Fiction

Violettowne

1.

This might be about what Bert Billingsworth did to Tho. North’s youngest brother, or George Ley’s cousin, who knows, but the Honourable told me to write down as much as I could remember. The Honourable said every detail, every bit, don’t skimp, it’ll all help, it might save your life Ivan. So I’ll start by saying this happened in Violettowne and Violettowne is a rough raw uncivilised place and there’s not much there apart from pigs and horses. Straight to the story, and it was 3.15 I think, perhaps later, but I’ve already told the police that. Me the police too, but not now. Either way, I was left to watch George Ley, who was locked up for hitting his wife, and Thomas North, who’d stolen a sack of grain. Bert Billingsworth was in the cell with them in Violettowne, with its one street and public house, its gaol made of big granite blocks. Bert was in for vagrancy. He never done nothing wrong much and probably shouldn’t have been there, but he was and it was 3.15 or maybe 3.30 I don’t know as I was sleeping, and I was woken by a drama in the cells, a lot of moving about and huffing and heaving and I shot up and said oi, what are you lot up to? No reply, so I turned up the gas and there’s Tom, and there’s George, and there’s Bert lying on the ground, and I said what have you done to him? George shrugged and lit a cigarette. Thomas laid down to sleep. So I opened the cell, shook Bert, but there are no words or him moving, just nothing, and he’s dead, I’m sure he’s dead, and I said what did you dogs do to him?

 

2.

The Honourable Nicholas Hannen was the one who passed the sentence that wasn’t a sentence and according to the even more Honourable I shoulda knowed that and not did what I did. So back in Violettowne the doctor in the dock said oh, yes, he died from a blow to the head, and it’s simple, open and closed, someone, one man killed him. And me thinking I shoulda been awake, I shoulda seen, I shoulda known what was going on, but anyway, the reason why I’m writing for my life isn’t because I fell asleep that night, no, it’s because I did what no other man would do, and it was right and proper and I have no regrets. Mr Hannen got George up and said what happened and George said not sure, I was sleeping, and I woke, and Tom was standing with the hammer in his hand, and the judge wanted to know where the hammer come from, and I said (later, when it was my turn), I don’t know, I can’t remember no hammer. But it was still my fault. But I’m not writing for my life because of no hammer, no, nothing like that. Then Tho. North got up and he said he was shocked when he woke and saw George Lexy standing above Bert Billingsworth with a hammer in his hand. That’s what he said, and during all this George looked at Tom and said you liar, and Tom looked back and said the same thing, and they tried to get at each other but me, Ivan, Ivan Samson, me and the other men held them back so that couldn’t happen. Then the Honourable summoned me and said what had happened and I said I didn’t know, I was busy in the armoury and I didn’t see, I should’ve I suppose but I didn’t. He called me unreliable and simple and I said so be it.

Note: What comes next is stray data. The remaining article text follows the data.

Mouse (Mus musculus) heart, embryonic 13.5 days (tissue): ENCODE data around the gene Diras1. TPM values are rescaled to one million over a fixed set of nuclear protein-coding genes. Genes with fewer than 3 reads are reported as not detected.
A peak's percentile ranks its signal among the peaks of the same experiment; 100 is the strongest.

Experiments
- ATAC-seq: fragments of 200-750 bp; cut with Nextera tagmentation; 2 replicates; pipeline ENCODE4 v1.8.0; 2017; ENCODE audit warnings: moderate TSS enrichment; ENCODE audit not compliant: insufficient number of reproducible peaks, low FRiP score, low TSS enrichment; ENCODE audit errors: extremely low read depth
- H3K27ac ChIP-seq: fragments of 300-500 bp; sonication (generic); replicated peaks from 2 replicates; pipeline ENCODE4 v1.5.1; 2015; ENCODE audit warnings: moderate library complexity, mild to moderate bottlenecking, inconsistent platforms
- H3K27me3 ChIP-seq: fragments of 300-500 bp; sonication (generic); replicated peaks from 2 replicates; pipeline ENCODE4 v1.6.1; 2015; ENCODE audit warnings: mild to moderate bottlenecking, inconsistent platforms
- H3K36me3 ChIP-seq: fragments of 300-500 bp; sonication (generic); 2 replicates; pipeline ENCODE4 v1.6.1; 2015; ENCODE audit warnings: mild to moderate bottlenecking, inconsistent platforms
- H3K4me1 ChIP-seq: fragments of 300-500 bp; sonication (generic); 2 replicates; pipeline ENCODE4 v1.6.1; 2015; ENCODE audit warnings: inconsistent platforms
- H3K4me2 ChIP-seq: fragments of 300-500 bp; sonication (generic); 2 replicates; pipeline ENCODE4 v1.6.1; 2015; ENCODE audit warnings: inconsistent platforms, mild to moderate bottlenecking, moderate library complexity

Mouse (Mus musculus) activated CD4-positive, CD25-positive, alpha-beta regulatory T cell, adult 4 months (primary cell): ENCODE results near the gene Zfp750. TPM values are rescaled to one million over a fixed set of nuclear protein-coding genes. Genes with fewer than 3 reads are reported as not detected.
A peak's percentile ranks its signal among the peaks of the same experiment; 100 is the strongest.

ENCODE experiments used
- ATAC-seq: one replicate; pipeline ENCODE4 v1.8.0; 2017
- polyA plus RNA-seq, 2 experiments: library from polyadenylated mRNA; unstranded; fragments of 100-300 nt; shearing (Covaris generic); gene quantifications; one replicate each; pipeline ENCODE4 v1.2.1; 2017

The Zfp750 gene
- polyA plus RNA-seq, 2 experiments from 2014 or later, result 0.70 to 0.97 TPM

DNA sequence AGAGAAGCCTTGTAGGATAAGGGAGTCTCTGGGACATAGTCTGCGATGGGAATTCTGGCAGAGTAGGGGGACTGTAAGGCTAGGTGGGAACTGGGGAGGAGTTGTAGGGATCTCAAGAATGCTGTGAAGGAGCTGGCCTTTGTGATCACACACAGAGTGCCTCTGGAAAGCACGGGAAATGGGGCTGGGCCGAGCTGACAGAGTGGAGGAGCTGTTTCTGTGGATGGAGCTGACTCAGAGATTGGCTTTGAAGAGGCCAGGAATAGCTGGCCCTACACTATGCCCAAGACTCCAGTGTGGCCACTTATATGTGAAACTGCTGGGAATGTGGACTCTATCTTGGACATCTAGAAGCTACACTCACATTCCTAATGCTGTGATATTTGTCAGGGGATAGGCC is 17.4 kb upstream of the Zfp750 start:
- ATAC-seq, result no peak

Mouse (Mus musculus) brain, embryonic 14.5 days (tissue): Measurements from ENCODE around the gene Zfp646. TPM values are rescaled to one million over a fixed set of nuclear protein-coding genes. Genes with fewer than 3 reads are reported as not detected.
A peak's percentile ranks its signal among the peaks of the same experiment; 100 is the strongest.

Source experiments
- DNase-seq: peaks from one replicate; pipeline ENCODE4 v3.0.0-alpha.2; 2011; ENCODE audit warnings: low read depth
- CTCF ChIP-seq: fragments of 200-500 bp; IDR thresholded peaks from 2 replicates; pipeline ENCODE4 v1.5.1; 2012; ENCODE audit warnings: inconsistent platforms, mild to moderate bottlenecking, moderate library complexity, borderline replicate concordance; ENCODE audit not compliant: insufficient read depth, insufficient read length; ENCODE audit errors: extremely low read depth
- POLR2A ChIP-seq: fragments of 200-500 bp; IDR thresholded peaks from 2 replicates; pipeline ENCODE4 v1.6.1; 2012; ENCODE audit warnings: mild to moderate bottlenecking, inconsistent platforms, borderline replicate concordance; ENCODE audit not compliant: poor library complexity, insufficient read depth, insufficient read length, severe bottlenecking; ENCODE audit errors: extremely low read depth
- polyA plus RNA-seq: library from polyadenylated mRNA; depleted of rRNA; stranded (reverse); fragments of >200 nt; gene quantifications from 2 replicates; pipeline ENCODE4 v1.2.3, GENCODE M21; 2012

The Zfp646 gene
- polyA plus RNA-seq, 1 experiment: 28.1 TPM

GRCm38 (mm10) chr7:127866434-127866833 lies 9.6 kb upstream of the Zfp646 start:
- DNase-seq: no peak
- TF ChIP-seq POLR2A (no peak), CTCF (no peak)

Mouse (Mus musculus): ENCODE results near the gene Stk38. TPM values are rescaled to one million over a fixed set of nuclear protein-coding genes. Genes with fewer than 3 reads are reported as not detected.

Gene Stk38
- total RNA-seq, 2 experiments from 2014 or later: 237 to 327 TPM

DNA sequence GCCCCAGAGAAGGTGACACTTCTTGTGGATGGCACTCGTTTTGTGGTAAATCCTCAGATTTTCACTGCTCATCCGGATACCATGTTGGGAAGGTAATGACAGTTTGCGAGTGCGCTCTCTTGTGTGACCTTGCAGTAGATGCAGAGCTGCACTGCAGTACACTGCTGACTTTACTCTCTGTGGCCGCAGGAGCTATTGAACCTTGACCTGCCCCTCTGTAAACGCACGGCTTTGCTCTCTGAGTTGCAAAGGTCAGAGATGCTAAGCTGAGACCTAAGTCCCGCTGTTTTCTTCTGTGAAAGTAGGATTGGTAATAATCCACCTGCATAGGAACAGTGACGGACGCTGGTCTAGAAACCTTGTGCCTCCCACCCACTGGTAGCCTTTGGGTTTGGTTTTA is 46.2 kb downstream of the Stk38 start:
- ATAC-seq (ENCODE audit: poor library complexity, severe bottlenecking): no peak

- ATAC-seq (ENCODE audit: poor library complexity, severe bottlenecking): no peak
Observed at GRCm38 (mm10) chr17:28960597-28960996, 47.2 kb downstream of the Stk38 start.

3.

Too much for a simple man like me, which is why the decision fell to the Honourable, who sat for days in his office and although I was a witness I still had to bring him tea and toast and he kept asking me questions and I told him what I knew (apart from the falling asleep) and in the end he just shrugged and said well, there’s nothing for it. So I was sent to summon the people and the Honourable got up and said if neither of you will say then I have no choice but to find you both guilty of murdering Albert Billingsworth. Then Tom and George are calling out it couldn’t have been both of us but the Honourable said what else can I do, and if that’s the game you want to play. The lawyermen argued there’s no precedent, it can’t be done, only one man can be found guilty of one crime, but the Honourable shooshed them and said so what, get my cart, Mr Samson, I want to get of this pigshit town. George shouting no it wasn’t him, and Tom saying you rotten liar, and me and the men dragging them back to their cells.

 

4.

It ended at the gallows. It always ends at the gallows. Both men standing side by side, George pissing himself, but that didn’t mean he was innocent, or guilty. I said time’s up, gents. Take a look. And they looked at each other. Can’t someone decide, now, to speak up. Who killed Bert? The same shouting and struggling but we had them tied good by then. I said come on now, it’s time, one of you. I was sure one would break. Even the innocent man might decide to die for the other. But no, shouting and screaming and I lost patience and held the lever in my hand and said if this is what’s writ, and no other man in his high and mighty will agree to do it, then I have no choice but to carry out the Honourable’s sentence. So, of course, you know what I did. But I have to make it clear before the sun rises one last time over Violettowne.

This article was first published in the print edition of The Saturday Paper on Mar 26, 2022 as "Violettowne".

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Stephen Orr is an Adelaide-based novelist, essayist and short story writer. His most recent book is Sincerely, Ethel Malley.

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